Talking about writing : a case study of a doctoral learning community (2020)
Type of ContentTheses / Dissertations
Degree NameDoctor of Philosophy
PublisherUniversity of Canterbury
This thesis reports a study of a group of international doctoral students in New Zealand who were brought together to develop a learning community. The intention of the community was to help students to work collaboratively as well as individually to identify the challenges they face in academic writing and to evolve strategies to overcome them. The research project investigated how students developed agency through participation in the community. It also examined the concerns the participants had with their academic writing and what they found most useful in the discussion in the community.
Many doctoral students struggle with the formalities and focused rigour of academic writing. International students at western universities have the added obstacle in that they are writing in a second language. It is a common trend in western universities to attract and enrol growing numbers of international students and in many cases; these students constitute a significant source of revenue. Consequently, the problems international students face in mastering academic writing are a concern for universities globally as they are for those in New Zealand.
In this project, the student participants came from a number of different faculties, particularly Education, Arts, Science and Engineering. There were two experienced facilitators who joined the group online.
A participatory action research (PAR) approach was selected for this study as it allows planning and action to evolve as a result of critical reflection on each stage of the project. The learning community evolved over time according to the needs, initiatives and critical insights of the participants. The participatory aspect of PAR was important to this study as it was important for the participants to be actively involved in shaping the direction of discussions within the community and for the findings to honestly reflect their experiences and perceptions.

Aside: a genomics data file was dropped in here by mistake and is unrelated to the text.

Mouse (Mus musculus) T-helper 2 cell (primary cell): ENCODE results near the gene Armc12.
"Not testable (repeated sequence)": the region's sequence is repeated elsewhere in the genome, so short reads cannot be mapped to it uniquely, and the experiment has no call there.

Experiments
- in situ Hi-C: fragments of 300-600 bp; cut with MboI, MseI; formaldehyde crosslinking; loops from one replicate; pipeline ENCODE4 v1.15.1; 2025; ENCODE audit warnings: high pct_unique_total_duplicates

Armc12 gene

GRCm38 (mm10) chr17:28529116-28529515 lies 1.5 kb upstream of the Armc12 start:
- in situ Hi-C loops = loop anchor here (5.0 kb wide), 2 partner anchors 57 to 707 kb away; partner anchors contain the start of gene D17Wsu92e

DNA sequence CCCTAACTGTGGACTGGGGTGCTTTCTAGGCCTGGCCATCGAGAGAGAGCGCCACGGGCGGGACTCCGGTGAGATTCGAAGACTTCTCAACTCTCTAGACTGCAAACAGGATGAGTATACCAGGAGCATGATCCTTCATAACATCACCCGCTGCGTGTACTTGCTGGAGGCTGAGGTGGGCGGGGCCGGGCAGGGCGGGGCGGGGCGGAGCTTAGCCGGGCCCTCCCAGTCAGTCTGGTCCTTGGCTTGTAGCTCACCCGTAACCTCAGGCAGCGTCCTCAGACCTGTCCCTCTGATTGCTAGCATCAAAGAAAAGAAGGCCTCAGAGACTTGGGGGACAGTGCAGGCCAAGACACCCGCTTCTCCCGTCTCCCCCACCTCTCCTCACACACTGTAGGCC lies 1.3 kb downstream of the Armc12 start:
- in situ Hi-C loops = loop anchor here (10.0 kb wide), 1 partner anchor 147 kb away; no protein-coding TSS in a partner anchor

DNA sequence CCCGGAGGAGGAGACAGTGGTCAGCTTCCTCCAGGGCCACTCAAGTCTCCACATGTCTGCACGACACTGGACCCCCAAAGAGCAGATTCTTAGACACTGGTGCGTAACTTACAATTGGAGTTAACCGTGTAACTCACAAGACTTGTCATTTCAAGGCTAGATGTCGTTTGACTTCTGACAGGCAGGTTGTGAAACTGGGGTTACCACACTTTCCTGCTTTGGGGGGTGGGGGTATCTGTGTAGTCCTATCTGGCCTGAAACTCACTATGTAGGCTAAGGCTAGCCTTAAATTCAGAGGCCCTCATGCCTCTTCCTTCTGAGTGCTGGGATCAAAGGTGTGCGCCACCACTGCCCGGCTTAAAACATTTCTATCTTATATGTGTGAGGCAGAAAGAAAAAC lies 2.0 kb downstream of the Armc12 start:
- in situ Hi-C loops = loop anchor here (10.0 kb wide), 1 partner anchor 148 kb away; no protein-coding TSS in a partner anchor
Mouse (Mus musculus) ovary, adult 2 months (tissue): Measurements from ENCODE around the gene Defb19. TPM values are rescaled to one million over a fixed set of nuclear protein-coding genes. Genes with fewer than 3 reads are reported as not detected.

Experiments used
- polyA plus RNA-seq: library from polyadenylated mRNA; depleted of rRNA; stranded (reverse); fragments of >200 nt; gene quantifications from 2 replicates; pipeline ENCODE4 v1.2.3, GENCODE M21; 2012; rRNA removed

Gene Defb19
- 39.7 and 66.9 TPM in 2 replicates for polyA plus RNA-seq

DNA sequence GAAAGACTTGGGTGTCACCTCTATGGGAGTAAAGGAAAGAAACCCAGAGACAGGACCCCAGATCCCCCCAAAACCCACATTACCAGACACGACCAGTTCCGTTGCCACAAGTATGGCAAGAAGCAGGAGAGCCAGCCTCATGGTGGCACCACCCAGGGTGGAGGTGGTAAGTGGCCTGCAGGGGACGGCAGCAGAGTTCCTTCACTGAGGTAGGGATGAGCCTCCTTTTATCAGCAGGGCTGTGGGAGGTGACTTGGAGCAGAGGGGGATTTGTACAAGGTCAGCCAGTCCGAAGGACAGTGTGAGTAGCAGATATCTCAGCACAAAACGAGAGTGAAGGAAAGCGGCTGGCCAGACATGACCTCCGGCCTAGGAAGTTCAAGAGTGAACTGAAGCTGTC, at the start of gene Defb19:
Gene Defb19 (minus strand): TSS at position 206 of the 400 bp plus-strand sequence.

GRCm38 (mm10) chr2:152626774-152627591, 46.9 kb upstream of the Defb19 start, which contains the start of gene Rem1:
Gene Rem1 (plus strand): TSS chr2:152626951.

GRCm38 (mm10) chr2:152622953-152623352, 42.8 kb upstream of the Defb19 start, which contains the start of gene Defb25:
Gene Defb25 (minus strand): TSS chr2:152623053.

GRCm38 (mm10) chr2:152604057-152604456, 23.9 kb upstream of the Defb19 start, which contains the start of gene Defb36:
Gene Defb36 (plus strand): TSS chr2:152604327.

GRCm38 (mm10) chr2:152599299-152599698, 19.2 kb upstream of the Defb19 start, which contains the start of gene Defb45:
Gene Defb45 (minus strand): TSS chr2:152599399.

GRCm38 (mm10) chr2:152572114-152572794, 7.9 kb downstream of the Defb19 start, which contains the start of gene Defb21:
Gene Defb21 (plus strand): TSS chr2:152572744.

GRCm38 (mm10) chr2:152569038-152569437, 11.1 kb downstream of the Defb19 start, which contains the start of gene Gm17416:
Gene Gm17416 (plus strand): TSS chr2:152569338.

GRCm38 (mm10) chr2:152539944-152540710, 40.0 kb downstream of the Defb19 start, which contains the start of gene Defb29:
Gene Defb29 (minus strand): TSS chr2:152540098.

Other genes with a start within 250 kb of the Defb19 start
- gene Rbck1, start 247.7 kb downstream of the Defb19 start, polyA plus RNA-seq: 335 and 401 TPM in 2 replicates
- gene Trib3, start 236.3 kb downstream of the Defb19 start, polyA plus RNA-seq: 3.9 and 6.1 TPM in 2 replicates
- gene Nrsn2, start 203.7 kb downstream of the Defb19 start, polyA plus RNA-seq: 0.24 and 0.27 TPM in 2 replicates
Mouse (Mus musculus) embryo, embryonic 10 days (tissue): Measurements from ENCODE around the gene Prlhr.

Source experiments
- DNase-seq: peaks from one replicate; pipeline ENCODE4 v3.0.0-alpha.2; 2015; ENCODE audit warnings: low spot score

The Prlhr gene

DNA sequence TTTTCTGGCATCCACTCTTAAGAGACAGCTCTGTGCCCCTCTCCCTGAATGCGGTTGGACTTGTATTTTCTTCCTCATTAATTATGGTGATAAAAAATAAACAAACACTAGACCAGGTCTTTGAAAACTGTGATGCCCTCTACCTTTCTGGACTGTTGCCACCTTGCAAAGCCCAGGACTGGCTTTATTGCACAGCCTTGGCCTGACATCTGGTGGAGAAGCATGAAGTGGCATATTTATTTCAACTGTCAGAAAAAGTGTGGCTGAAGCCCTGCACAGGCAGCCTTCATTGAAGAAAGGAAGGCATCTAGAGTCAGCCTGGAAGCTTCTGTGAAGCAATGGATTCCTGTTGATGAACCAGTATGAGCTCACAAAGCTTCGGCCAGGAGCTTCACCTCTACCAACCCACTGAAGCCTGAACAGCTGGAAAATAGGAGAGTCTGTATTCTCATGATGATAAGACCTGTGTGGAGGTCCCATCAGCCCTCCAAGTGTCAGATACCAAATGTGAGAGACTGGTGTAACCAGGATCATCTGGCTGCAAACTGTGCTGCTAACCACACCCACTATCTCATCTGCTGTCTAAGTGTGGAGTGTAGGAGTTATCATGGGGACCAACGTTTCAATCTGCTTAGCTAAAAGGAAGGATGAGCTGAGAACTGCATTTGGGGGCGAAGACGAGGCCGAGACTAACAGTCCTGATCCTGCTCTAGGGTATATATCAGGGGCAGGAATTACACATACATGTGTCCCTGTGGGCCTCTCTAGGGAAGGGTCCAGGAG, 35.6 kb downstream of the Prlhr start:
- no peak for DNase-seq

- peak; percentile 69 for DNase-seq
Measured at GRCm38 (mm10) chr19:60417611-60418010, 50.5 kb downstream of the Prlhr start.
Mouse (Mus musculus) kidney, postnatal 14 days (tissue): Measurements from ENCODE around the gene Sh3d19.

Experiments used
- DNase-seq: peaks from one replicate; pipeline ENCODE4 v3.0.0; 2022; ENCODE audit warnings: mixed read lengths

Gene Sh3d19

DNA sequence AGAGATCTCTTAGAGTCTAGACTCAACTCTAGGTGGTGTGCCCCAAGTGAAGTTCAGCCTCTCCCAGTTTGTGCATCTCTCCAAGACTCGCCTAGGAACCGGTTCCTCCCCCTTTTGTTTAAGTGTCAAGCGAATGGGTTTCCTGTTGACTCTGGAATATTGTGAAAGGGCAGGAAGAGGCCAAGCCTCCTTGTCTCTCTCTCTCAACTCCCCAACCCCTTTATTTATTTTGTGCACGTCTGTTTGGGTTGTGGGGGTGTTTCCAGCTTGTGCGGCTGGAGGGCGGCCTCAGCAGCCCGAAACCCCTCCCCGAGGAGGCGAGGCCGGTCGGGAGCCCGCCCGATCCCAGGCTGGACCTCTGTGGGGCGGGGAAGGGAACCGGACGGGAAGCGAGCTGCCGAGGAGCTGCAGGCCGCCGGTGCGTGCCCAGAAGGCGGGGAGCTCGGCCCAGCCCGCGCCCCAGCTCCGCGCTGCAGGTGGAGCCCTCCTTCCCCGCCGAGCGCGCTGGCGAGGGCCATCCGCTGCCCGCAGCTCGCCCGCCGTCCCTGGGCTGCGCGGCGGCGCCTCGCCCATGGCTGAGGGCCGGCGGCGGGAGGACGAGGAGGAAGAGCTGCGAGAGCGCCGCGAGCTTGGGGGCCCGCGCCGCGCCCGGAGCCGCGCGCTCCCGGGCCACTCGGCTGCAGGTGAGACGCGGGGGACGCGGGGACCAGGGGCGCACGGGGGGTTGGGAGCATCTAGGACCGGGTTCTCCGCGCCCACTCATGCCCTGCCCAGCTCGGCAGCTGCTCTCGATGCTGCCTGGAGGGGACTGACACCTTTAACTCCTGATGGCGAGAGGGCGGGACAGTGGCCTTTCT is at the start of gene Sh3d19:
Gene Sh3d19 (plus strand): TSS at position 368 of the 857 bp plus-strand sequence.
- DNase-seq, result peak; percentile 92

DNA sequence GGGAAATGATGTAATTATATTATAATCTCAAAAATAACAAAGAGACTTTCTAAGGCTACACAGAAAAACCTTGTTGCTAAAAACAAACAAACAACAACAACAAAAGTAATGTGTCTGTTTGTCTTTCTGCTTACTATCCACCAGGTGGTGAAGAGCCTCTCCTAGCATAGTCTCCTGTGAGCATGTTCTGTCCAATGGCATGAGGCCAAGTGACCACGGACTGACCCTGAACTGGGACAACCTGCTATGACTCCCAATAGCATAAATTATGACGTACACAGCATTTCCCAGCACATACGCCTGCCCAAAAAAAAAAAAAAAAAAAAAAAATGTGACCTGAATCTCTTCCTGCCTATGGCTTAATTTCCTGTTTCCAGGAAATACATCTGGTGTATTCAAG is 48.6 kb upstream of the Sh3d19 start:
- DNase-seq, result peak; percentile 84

The study draws on three principal fields of knowledge and theorisation. The first is the large body of literature that discusses the difficulties that students have with academic writing. The second is the growing body of literature that deals with the development and operation of learning communities. The third is the body of studies that explore the concept of agency.
Participants identified a range of personal difficulties in academic writing, ranging from specific problems with vocabulary and grammar to less specific feelings about ‘not doing it right’ or ‘being too simple’. Over successive meetings, participants became more confident in talking about their difficulties and more critically insightful about what was expected of them and what their actual problems were. They also became more collaborative in sharing strategies that they found useful, in brainstorming alternatives, and in positively critiquing one another’s ideas and writing.
In the final interviews each participant shared what they learned through working in the community. A common response was increase in confidence through realisation that they were not alone in experiencing problems and could seek and find useful support from others. Several participants identified particular features that they now understood better and could work with more effectively. Some stated that they had not expected to learn anything new (having joined to support others) but found they had incrementally, and almost unconsciously, gained new insights into their methodology and their findings. Several students stated that they most valued the opportunity to talk to others including professors (who were not their supervisors) about their ideas and how to express them.
The thesis finally identifies key factors, arising from the research, that contribute to the effective functioning of a learning community and makes recommendations for ways within universities to support international students in developing their academic writing.